30 minutes into my flight and I’m wrapped in a cheap dark blue, give-away blanket, looking at the glowing seat belt fastened sign above my head. I take a deep breath and accept the fact that my luggage will more likely than not be lost in 3.5 hours when I get off the plane. Great.
Let’s rewind to an hour before this moment… I’m sitting in the way-too-air-conditioned gate to board my plane to return home. I’m tired and upset. I just spent the last half hour trying to get myself together and not cry from the fact that my trip to see my boyfriend has ended, and I have to fly back home without him.
Due to the fact that I’m freezing cold, I decide to go change into my new gray sweatpants my mom had bought me for my birthday and wander to the closest coffee place. I stand in line and decide what to get that will warm me without keeping me awake the entire flight. I order something called a “Vanilla Steamer” off of the limited airport menu. I take my steamer, return to my gate, and sip on it as I let the heat from the cup warm my hands. 10 minutes after I drink my steamer, I feel nauseous. I feel sick when I drink certain kinds of milk, like whole milk, and I immediately regret getting it.
At this point, I’m worrying because my plane had already started boarding, but luckily there are 2 more boarding groups ahead of me. I take some anti-nausea medicine and sip on a little water from my bag. I get nauseous quite often, but I’m usually fine and it passes. Remembering that, I get in line to board my plane. As I’m in line, I decide that I do not feel well at all. I start to overheat and feel like I’m moving in slow motion. When the attendant scans my boarding pass, an employee tells her that no more carry on bags can fit in the overhead compartment. She puts a tag on my bag and hands me the remaining part of the tag which I keep. She says someone will check my bag when I descend the ramp.
I start to walk down the ramp to get on the plane and I see the long line of people who boarded more than 5 minutes before I did. I keep getting hotter and hotter and my vision starts to blur. I can tell that I’m going to get sick in about 30 seconds and I feel the color drain completely out of my face.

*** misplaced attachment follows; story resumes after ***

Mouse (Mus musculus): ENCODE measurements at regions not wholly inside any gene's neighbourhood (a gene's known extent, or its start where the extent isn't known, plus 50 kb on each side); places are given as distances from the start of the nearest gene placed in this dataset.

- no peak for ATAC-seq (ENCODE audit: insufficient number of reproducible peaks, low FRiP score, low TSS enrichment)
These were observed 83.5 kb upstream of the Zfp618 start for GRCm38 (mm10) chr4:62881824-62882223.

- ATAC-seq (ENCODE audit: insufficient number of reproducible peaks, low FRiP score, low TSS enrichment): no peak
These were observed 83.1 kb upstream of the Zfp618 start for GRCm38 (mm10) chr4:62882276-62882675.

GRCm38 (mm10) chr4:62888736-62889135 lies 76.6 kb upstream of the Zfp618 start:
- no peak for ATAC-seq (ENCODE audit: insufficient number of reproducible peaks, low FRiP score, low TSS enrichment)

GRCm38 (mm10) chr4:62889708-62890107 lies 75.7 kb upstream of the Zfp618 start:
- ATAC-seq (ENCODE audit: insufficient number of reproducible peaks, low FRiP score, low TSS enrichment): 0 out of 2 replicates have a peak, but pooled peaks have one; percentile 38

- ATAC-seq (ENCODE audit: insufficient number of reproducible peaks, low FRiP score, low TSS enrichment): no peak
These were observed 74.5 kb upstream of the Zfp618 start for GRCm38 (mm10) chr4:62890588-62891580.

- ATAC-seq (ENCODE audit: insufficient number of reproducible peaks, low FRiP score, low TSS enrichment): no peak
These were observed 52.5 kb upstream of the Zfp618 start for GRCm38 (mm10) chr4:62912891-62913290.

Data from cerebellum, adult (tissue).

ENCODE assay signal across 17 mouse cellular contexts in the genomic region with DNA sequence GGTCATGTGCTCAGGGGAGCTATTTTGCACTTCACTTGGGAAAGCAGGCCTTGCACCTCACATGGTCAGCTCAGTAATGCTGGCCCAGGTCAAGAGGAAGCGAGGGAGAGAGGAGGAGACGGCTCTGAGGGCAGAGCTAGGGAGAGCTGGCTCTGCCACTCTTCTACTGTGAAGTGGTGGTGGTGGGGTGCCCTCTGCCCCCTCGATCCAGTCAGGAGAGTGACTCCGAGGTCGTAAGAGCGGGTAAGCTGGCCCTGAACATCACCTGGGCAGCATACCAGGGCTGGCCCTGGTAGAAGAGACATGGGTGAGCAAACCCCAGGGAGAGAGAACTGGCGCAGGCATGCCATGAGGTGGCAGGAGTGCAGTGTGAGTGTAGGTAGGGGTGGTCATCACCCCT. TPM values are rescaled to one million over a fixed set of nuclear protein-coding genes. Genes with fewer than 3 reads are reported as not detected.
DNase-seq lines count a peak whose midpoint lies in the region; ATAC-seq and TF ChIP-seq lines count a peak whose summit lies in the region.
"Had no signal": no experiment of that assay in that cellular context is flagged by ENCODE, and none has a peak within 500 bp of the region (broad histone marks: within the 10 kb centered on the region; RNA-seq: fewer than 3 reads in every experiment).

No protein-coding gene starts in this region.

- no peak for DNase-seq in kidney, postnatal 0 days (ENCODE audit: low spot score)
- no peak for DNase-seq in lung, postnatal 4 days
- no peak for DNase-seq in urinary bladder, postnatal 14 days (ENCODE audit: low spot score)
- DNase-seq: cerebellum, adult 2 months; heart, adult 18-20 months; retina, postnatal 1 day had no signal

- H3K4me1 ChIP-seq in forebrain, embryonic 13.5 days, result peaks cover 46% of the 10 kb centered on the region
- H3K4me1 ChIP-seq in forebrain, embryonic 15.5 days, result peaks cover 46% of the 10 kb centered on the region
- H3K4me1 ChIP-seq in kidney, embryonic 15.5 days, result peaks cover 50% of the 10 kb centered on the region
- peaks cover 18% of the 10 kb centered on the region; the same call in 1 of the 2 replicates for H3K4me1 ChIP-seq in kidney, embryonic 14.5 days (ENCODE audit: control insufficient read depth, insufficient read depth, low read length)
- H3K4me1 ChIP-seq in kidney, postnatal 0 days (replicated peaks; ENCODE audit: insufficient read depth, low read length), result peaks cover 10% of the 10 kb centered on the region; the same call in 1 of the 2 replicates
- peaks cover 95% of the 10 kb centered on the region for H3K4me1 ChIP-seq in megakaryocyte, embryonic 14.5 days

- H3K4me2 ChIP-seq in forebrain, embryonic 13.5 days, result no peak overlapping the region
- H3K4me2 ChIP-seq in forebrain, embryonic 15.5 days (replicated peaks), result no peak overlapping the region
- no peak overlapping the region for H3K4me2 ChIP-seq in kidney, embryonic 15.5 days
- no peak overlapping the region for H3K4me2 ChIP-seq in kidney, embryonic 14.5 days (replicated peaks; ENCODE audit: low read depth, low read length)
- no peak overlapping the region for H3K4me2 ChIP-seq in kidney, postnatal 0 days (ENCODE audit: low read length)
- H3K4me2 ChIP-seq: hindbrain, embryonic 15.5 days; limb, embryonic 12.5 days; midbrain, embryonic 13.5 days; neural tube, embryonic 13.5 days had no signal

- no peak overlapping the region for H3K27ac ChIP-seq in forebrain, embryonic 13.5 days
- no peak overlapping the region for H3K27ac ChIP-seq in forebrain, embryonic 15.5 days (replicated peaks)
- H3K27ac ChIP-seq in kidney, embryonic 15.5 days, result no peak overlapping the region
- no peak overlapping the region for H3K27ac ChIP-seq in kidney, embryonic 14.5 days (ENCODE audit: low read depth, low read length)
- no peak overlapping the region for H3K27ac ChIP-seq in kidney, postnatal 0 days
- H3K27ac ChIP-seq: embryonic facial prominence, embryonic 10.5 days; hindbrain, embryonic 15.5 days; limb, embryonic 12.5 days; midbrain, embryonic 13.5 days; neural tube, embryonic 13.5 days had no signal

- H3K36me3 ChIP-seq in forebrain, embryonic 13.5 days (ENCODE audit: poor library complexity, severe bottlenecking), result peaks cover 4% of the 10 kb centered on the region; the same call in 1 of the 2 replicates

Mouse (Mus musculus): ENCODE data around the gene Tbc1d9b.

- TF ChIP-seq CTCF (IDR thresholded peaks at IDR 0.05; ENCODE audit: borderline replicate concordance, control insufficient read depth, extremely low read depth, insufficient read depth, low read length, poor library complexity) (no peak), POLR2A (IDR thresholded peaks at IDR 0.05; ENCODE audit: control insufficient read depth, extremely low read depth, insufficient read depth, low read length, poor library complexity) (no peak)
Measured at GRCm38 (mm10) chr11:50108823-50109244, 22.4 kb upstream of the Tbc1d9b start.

In a haze, I shove past everyone in line, hand a guy who I’m not sure even works my the airline (but has a carry-on with a checked luggage tag too) my bag and ask him to check it for me. I heard a yes and continued excusing myself down the line and into the plane in a hurry. I spot a flight attendant and tell her I need to use the bathroom. She looked worried and told me to go right ahead. After I get sick, I splash some cold water on my face and lean against the lavatory door.
At this moment, I realize that I have no idea where my bag is. I come out of the stall and see that the airplane door has shut and I have no other option but to work my way to my seat. As I’m walking down the isle, I’m scanning the overhead compartments for my bag, kicking myself for not putting a travel tag with my information on it on my bag. I don’t see it anywhere. I sit down and fall asleep during takeoff.
A half hour into my flight, I wake up chilly and worried about my bag. A flight attendant walks by and I try to explain to her that I had to check my bag, but I don’t know if it is checked. She tells me that when we land, my bag will be at baggage claim, and continues on down the isle. This is when I just accept that my bag is lost.
During the flight, I doze off and wake up several times. For a good 15 minutes there was horrible turbulence and I could’ve sworn I was going to end up on a real version of Lost. I begin to think about the expense of everything in my probably lost carry on, and become super bummed that I didn’t just take my carry on with me into the bathroom when I got sick. At least the I’d know where it’s at. After the turbulence and worrying about my bag, I fall back asleep and jolt awake when the plane lands on the runway.
After I get off the plane, I make my way to baggage claim. After waiting for 20 minutes, I see my little gray bag emerge. I’m shocked that it isn’t lost. I don’t know if that man worked for the airline, or was just a kind stranger, but I cannot begin to explain how thankful I am for him making sure my bag ended up on the plane.
Sir, if you’re out there reading this, thank you so much. I’m glad to know that there are still kind strangers out there.